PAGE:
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2015-10-10 18:42:24
Test Two
Show Answers:

  1. Skull composition
    • composite structure with three distinct parts:
    • - splanchnocranium
    • - chondrocranium
    • - dermatocranium
  2. Splanchnocranium
    most ancient portion, which arose to protect and support pharyngeal arches in protochordates
  3. Chondrocranium
    found underneath the brain; underlies and supports the brain; can be made up of cartilage or bone
  4. Dermatocranium
    in more advanced vertebrates; forms the outer covering of brain
  5. Neurocranium
    means brain case; ossified strcture (usually, not in chondrichthyes); it’s the covering (top, sides, and bottom—the splancho, chondro, and dermato..) plus the associated sensory capsules
  6. Chondrocranium lies...
    beneath and supports the brain
  7. Chondrocytes
    - in most vertebrates
    - portions
    - in chondricthyes
    In most vertebrates (bony fish onward), the chondrocranium is primarily an embryonic structure; and, as an embryonic structure, it serves as a scaffolding for the developing brain and also as a support for the sensory capsules

    - As it forms and then starts evolving (disappearing), the brain uses it to develop

    Portions that remain become partly/ entirely ossified

    In chondrichthyes, the chondrocranim expands and envelopes the brain to become the protective walls and roof
  8. Splanchnocranium
    • it is the skeleton of the pharyngeal arches
    • - the number of skeletal structures and arches varies depending on the organism

    • fish: gives rise to skeleton of the jaws and pharygeal arches
    • tetrapods: modified greatly for new structures
  9. Pharyngeal arches (AKA: Branchial arches)
    they support the mouth
  10. Describe the functions and composition of the individual pharyngeal arches.
    The first is the mandibular: it is the largest and most anterior of the series of arches and is composed of palatoquadrate (dorsal) and Merkel's cartilage (ventral)

    The second is the hyoid arch: Its most prominent element is the hyomandibular cartilage 

    A number of arches (3 onward) are given in roman numerals
  11. What happens to these arches? 
    Splanchnocranium in bony fish
    • Bony fish: the palatoquadrate (caudal ends) becomes the quadrate bone
    • The remainder become the palatine and pterygoid bone
    • Merkel's cartilage becomes the articulate bone in fish

    It essentially becomes three bones
  12. What happens to these arches? 
    Splanchnocranium in tetrapods-- 1st arch
    There are a lot of modifications because the gills don't remain in tetrapods

    • 1st arch: pterygoquardrate--> quadrate
    • In mamals, the quadrate becomes the incus of the middle ear 
    • Merkel's:
    • - reptile: becomes ensheathed by dermal bones (remains but is coered)

    - Birds and mammals: there are few or no remnants in the adult
  13. What happens to these arches? 
    Splanchnocranium in tetrapods-- 2nd arch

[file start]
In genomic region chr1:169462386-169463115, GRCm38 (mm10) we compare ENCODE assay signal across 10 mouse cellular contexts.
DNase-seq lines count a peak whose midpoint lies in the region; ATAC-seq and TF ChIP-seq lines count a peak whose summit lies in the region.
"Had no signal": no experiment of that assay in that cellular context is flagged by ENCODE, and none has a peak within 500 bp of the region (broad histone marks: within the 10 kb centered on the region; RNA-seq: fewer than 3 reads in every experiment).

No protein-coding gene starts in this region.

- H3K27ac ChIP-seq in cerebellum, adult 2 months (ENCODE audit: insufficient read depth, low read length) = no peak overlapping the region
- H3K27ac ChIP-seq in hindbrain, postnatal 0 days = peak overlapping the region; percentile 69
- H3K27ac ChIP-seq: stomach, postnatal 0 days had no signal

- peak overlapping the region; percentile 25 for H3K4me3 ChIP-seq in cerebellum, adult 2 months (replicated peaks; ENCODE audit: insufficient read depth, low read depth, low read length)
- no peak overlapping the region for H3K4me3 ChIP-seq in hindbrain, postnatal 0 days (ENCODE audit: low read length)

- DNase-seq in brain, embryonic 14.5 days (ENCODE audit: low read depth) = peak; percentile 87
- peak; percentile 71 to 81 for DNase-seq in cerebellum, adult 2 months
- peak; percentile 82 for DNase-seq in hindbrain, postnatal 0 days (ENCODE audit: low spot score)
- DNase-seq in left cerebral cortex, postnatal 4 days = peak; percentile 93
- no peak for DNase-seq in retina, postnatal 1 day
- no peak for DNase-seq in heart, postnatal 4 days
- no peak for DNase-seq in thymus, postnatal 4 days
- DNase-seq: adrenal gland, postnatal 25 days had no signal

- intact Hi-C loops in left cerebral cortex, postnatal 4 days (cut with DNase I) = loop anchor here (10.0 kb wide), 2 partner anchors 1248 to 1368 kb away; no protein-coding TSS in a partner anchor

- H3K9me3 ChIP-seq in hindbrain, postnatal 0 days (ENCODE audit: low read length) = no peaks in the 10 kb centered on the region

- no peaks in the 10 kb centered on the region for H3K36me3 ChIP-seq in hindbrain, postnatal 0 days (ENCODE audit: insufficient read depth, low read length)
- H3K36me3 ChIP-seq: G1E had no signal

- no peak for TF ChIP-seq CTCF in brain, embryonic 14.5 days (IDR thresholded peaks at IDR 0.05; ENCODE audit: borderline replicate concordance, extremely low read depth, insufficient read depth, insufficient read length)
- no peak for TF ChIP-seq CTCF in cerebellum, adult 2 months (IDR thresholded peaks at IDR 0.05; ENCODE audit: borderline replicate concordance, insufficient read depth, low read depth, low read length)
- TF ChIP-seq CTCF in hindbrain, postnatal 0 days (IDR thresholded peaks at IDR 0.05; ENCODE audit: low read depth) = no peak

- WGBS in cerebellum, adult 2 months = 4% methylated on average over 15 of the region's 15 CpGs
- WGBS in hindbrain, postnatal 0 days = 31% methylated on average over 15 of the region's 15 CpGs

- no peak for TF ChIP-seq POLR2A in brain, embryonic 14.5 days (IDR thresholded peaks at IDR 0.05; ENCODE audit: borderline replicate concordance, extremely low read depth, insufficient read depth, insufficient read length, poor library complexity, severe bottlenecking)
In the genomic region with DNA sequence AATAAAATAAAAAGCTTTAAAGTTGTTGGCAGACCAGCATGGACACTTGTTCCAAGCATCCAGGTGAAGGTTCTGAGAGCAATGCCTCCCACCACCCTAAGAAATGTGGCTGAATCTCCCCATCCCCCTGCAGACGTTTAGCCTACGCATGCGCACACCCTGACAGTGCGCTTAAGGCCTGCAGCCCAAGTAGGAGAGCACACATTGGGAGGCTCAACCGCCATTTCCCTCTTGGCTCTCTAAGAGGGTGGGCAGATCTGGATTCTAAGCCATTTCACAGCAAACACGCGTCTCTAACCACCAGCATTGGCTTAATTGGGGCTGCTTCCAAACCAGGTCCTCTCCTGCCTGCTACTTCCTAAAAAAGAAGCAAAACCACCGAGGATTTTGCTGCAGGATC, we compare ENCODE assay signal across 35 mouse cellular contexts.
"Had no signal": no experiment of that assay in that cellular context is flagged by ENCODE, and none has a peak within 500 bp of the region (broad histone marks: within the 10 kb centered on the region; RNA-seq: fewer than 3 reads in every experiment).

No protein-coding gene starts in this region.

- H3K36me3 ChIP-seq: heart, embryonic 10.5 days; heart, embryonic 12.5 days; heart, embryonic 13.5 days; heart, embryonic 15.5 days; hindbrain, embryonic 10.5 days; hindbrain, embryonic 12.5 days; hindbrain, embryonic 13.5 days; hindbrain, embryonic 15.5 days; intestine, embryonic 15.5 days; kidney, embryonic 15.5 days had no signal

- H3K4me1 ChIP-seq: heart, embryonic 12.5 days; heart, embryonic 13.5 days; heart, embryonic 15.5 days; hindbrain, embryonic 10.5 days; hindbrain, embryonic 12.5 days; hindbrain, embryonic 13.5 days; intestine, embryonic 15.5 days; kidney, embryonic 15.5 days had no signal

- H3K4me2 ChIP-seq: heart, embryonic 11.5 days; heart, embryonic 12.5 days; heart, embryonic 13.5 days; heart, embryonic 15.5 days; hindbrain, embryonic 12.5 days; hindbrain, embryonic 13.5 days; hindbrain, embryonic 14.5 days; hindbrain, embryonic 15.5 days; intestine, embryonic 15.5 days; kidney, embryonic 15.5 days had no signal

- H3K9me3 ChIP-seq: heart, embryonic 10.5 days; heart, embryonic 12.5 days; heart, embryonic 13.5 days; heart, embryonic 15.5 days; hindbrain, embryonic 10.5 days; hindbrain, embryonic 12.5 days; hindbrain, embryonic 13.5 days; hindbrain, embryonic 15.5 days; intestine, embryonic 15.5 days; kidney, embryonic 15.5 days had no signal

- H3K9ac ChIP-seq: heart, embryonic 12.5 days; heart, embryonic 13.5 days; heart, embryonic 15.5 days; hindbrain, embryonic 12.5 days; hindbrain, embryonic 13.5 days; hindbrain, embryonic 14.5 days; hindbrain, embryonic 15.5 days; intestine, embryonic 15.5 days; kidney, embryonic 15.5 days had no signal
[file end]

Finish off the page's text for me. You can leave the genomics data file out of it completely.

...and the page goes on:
• 2nd arch: hyoid arch with hyomandibular cartilage
    • - in sharks, it is retained and found between the quadrate and the otiocapsule (capsule of the ear)
    • Sharks are not tetrapods

    In tetrapods, it ossifies to become the stapes or columellar (ear bone)
  14. What happens to these arches? 
    Splanchnocranium in tetrapods-- 3rd arch
    • Arches III-V give rise to hyoid apparatus, which is located high in neck region; doesn't articulate with anything
    • function: anchor the tongue adn serves as attachment for muscles of the larynx nd muscles that aid in swallowing
  15. What happens to these arches? 
    Splanchnocranium in tetrapods-- lower jaw (mandible)
    • sharks: comes from mandibular cartialge (some from first arch)
    • bony fish: the mandibular cartialge is reinforced by a series of dermal bones
    • tetrapods: it arises from one of the most anterior of the gill arches
  16. Dermatocranium
    consists of bones that form the roof and contribute to the lateral walls of the skull

    also forms boens of the upper jaw, bones of the palate, and the operculor bone
  17. Dermatocranium 
    - bony fish and amphibians
    there is a tendency for a loss or fusion of bony elements--> skull is reduced and simplified in terms of number of bones
  18. Dermatocranium 
    - amniotes (reptiles, bones, and mammals)
    the dermatocranium becomes the predominant structure of the brain case and teh lower jaw, consisting of many series of dermal bones
  19. Because the dermatocranium is all bone, __
    it does not exist in adult cartilaginous fish
  20. What makes up the dermatocranium
    • facial
    • orbital
    • temporal
    • vault
    • palatal
  21. Temporal fenestra
    • presence or lack thereof of bones in the temporal bones
    • - anapsid: no holes  (turtles)
    • - synapsid: one hole (mammals)
    • - diapsid: two holes (crocodiles and lizards)
  22. Diapsid in further detail
    upper and lower temporal openings; above and below the post-orbital squamosal bone
  23. Cranial kinesis
    defined as the movement of one or more cranial bones independent of others
  24. Cranial kinesis function
    faciliate acquisition of food; they can take in prey that are much larger than their mouth or head region if they can move
  25. Cranial kinesis
    - with organisms, you can see __. 
    - Present in __.
    - Absent in __.
    • intercranial joints
    • teleosts, lizards, snakes, and birds
    • crocodiles, frogs, salamanders, and mammals